Found 8 blog entries for March 2017.
January marked 31 months of home price gains as it saw a 5.9% annual gain, compared with a 5.7% annual gain the month before, according to new data from S&P CoreLogic Case-Shiller.
Year-over-year, the index’s 10-city Composite saw a 5.1% annual increase, up from 4.8% from the month prior, and the 20-City Composite recorded an annual increase of 5.7%, up from 5.5% from the previous month.
Seattle ranked first in January with a year-over-year home price increase of 11.3%, followed by Portland with 9.7% and Denver with 9.2%.
"Housing and home prices continue on a generally positive upward trend," said David M. Blitzer, managing director and chairman of the Index Committee at S&P Dow Jones Indices.
Refinancing can be a very effective way to save money -- just be sure to go about the process in an informed manner, making sound choices along the way. These seven tips can help.
Interest rates are starting to inch up, with many expecting the Fed to raise rates a little more later this month. A recent strong jobs report is only making that more likely. If you have thought about refinancing your mortgage, you might want to think hard about it now, and perhaps lock in a low rate if you're serious.
Refinancing is taking on a new home loan to pay off your old home loan. The new mortgage can have different features, such as a longer or shorter term, and it can lower your monthly payments, too.
Beef up your credit score
Consumer confidence in housing is at an all-time high, with millennials posting strong increases in confidence, according to new data from Fannie Mae.The Fannie Mae Home Purchase Sentiment Index (HSPI) spiked by 5.6 percentage points last month to 88.3, the highest it’s been since Fannie started keeping records. Five of the HPSI’s six components were up, with three hitting all-time highs.
The net share of Americans who believe that now is a good time to buy a home spiked by 11 percentage points, while the share who believe it’s a good time to sell rose seven percentage points. The share of Americans who report a significant increase in their household income rose by four percentage points. Consumers were also more confident about keeping…
January proved to be a good start for the new year, as housing demand rose by 6.5%, according to Redfin.
The company’s housing demand index reached a seasonally adjusted level of 130 last month, the highest since Redfin started tracking demand in January 2013.
Year-over-year, buyer demand rose by 22.9%; tour requests increased by 25.9%; and buyers who made offers went up by 18%. However, homebuyers saw 13.4% fewer home listings, only 4% of which were new homes.
Month-over-month, homebuyers who requested for tours rose by 3.2%, while buyers who were making offers went up by 13%.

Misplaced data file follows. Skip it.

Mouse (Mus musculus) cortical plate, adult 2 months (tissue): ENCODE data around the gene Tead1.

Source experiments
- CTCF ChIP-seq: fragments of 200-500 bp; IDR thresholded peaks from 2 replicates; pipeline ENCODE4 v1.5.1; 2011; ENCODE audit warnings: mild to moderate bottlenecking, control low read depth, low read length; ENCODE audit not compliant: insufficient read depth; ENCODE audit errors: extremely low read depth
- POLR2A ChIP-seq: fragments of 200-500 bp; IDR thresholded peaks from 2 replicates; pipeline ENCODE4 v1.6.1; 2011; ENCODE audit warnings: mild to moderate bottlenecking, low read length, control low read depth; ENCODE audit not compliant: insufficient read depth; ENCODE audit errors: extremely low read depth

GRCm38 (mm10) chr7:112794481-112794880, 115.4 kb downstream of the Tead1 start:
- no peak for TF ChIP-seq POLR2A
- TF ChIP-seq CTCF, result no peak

“Soaring stock markets, still-low mortgage rates and a steady economy bolstered homebuyers at the start of 2017,” said Redfin Chief Economist Nela Richardson. “Homebuyers were not just
When the housing crisis hit in late 2009 and 2010, credit tightened as a natural response. Although the market has largely recovered, financing has remained difficult for borrowers with credit scores below a certain threshold.
According to the January 2017 Ellie Mae Origination Insight Report, 69% of all closed loans had FICO scores over 700. In fact, borrowers with FICO scores between 750 and 799 represented the largest share of closed loans in January for purchase, refinance and conventional loan categories.
Because borrowers with lower credit scores are still having difficulty securing financing, there’s a significant amount of pent-up demand. Many lenders are reluctant to work with lower credit scores, leading many potential homebuyers to believe
Part of the process of deciding whether to refinance your mortgage is figuring out when you would break even. Without knowing that, you may be shocked to learn that it could be years before you start saving money.
Look, this isn’t going to require IBM’s Watson to calculate. In fact, you just took an important first step: Simply thinking about a break-even point puts you ahead of the game.
Consider the reason you’re refinancing
Your break-even point is how long it will take to actually save money — considering the time it will take to recoup all of the costs of a new loan.
“The simple calculation for your break-even point is calculating the fees and the closing costs and dividing those by the savings,” says Jared Maxwell, vice…
Owning a home is exciting, challenging and the biggest investment of many people’s lives. It’s also a good way to reduce your tax bill.
Home-related tax breaks begin as soon as you close on your new abode and last throughout your time in the house. But to maximize them, you need to follow some rules.
A home isn’t just a house
American homeowners own a variety of types of homes — and the federal Internal Revenue Code recognizes this.
When it comes to tax breaks, your home can be a house, a condominium, a co-op apartment, a mobile home or even a recreational vehicle or boat. As long as it has sleeping, cooking and bathroom facilities, the IRS will allow you to claim several home-related expenses.